Tag Archives: Baikonur

Kazakhstan gets a cut rate deal from Russia

It’s who you know: Russia has sold Kazakhstan Sarah Brightman’s space tourist seat at a price more than a third less than it charges NASA.

Kazakhstan will pay a mere $20 million to send an astronaut to the International Space Station on a Russian rocket — less than half the sum reportedly asked of a British passenger to make the same trip and less than one-third of the price routinely paid by NASA for U.S. astronauts, news agency RIA Novosti reported Wednesday, citing a Kazakh space agency official.

Tourists pay somewhere around $35 million while NASA pays $75 million. Kazakhstan, however, owns Russia’s spaceport Baikonur, so they have some leverage in the negotiations. Moreover, there are hints that it won’t have to lay out any cash at all, and that the fee will simply be deducted from the $115 million annual rent that Russia pays.

Baikonur Cosmodrome to open for tourists

The competition heats up: Faced with the possibility that the Russians might eventually end their lease arrangement combined with a desire to make money, Kazakhstan is now planning to make the historic Baikonur spaceport available to tourists.

Why they haven’t done this years ago is baffling. But then, this is Russia and Kazakhstan, not the U.S.

Russia begins its withdrawal from Baikonur in Kazakhstan.

With the impending first test launch of its new Angara rocket and the construction of its new spaceport in Vostochny on-going, Russia has begun its withdrawal from Baikonur in Kazakhstan.

Zenit-M rocket launching complex will become Kazakhstan’s property on January 1, 2015, Tengrinews correspondent reported from yesterday’s government meeting in the lower chamber of the Parliament. The announcement was made by the Chairman of the National Space Agency KazCosmos Talgat Mussabayev. “We have already approved the list of facilities of Zenit-M launching site that will be excluded from the lease agreement with Russia, and have obtained the technical and administrative documents from Russia that Kazakhstan needs to operate Baiterek complex. Withdrawal of Zenit-M facilities from the Russian lease agreement and their transfer to Kazakhstan is scheduled for January 2015,” Musabayev said.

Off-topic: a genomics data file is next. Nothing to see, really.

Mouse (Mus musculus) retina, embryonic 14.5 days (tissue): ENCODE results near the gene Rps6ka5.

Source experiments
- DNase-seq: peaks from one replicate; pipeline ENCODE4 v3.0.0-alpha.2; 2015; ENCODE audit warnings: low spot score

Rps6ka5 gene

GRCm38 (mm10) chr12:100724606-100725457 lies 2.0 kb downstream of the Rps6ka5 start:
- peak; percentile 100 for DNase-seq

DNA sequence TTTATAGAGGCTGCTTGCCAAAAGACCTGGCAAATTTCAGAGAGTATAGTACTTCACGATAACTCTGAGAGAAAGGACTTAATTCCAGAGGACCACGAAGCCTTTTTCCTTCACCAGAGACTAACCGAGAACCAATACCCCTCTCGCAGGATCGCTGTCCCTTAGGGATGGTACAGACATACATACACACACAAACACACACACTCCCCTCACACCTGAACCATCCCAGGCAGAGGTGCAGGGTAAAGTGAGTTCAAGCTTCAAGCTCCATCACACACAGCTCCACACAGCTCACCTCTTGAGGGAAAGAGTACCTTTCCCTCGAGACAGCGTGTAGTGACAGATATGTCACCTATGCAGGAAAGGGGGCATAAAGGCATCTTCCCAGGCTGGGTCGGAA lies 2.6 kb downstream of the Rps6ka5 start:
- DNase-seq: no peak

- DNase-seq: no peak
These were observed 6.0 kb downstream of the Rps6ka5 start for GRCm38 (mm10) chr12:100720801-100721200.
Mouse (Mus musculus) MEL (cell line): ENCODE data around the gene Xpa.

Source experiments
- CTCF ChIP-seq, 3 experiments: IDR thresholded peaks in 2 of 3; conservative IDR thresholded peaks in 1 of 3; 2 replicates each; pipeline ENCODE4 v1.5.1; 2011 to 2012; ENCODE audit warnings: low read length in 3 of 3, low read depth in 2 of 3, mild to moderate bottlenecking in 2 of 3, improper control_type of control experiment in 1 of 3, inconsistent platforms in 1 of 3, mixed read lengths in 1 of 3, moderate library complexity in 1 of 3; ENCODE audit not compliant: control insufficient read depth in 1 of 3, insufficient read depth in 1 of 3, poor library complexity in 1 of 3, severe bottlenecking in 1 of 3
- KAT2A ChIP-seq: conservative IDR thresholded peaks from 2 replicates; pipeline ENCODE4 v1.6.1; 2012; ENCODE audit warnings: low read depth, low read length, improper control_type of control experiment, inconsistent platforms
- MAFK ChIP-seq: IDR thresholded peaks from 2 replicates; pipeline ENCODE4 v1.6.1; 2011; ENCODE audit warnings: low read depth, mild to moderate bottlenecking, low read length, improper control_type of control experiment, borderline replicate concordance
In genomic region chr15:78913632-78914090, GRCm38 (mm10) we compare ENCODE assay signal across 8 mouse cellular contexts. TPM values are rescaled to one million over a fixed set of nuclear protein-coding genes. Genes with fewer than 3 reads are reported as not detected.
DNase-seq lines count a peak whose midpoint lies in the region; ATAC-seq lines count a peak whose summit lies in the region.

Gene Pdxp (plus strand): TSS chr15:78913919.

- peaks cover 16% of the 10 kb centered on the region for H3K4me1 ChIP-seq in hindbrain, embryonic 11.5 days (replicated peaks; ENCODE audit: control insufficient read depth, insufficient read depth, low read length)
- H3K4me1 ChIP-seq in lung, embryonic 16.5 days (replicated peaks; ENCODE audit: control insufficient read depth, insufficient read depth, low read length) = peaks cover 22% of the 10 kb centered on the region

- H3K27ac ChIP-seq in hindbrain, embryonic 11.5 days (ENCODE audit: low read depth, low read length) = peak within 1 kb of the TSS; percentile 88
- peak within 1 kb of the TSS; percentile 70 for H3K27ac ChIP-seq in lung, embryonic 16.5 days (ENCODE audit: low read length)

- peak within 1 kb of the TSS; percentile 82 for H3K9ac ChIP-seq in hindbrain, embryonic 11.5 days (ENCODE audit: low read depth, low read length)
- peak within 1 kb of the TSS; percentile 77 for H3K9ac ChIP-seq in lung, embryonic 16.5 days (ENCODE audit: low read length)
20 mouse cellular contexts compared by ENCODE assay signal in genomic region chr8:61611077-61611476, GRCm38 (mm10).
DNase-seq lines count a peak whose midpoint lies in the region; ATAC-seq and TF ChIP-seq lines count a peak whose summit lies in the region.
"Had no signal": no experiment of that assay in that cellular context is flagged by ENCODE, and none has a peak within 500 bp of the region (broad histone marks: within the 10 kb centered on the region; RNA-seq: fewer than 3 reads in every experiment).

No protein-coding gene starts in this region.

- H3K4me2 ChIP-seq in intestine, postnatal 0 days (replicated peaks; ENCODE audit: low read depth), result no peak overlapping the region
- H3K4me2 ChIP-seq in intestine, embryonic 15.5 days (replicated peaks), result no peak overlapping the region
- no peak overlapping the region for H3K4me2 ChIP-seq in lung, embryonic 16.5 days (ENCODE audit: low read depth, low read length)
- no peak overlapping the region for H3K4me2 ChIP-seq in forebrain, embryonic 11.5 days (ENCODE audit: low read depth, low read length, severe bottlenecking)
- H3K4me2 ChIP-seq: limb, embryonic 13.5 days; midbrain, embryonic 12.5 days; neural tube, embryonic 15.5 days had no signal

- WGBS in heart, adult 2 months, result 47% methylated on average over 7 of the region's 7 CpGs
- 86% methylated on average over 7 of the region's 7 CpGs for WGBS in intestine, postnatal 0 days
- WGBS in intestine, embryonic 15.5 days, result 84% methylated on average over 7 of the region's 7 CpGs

In order to ensure proper transfer of the facilities and continue their operation afterword, 49 Kazakh experts are undergoing a practical training in maintenance and operation of Zenit-M site facilities. Their training will be completed before the end of the year.

Originally financed and built as an Angara launchpad in a partnership between Russia and Kazakhstan, the Russians backed out, deciding instead to keep Angara launches entirely in Russia at Vostochny while ceasing its participation in the Ukrainian-built Zenit rocket. Moreover, when Angara goes into operation, both the story above as well as this story suggest they will then cease Proton launches at Baikonur as well.

A Kazakhstan political party is demanding the end of all launches from Baikonur.

Trouble in Russia: A Kazakhstan political party is demanding the end of all Proton launches from Baikonur.

Though I doubt this party’s radical and somewhat ignorant environmental position will gain much traction in a country where Russia’s spaceport is one of its biggest employees, its existence demonstrates why Russia is working hard to get its new spaceport in Vostochny, Russia, finished as quickly as possible.

The Proton rocket is now grounded pending an investigation into today’s launch failure.

The Proton rocket is now grounded pending an investigation into today’s launch failure.

This is no surprise. What is more significant is that the crash today will likely delay all launches out of Baikonur for at least three months.

[C]ontamination will likely suspend activities at Baikonur Cosmodrome for two or three months, Ria Novosti reported, citing an unnamed source within the Russian space industry. The launch of a robotic Progress cargo ship to the International Space Station from Baikonur, currently scheduled for July 27, will probably be delayed as a result, according to this source. The next manned launch from Baikonur is Soyuz 36, which is slated to blast off on Sept. 25 to take three new crewmembers to the International Space Station.

Some details have been released about that deal between Russia and Kazakhstan over the Baikonur spaceport.

Some details have been released about that deal between Russia and Kazakhstan over the Baikonur spaceport.

It seems the conflict does revolve around Russia’s new spaceport under construction in Vostochny, and how it might compete with Baikonur. Kazakhstan feels threatened, and is trying to forestall a loss in business.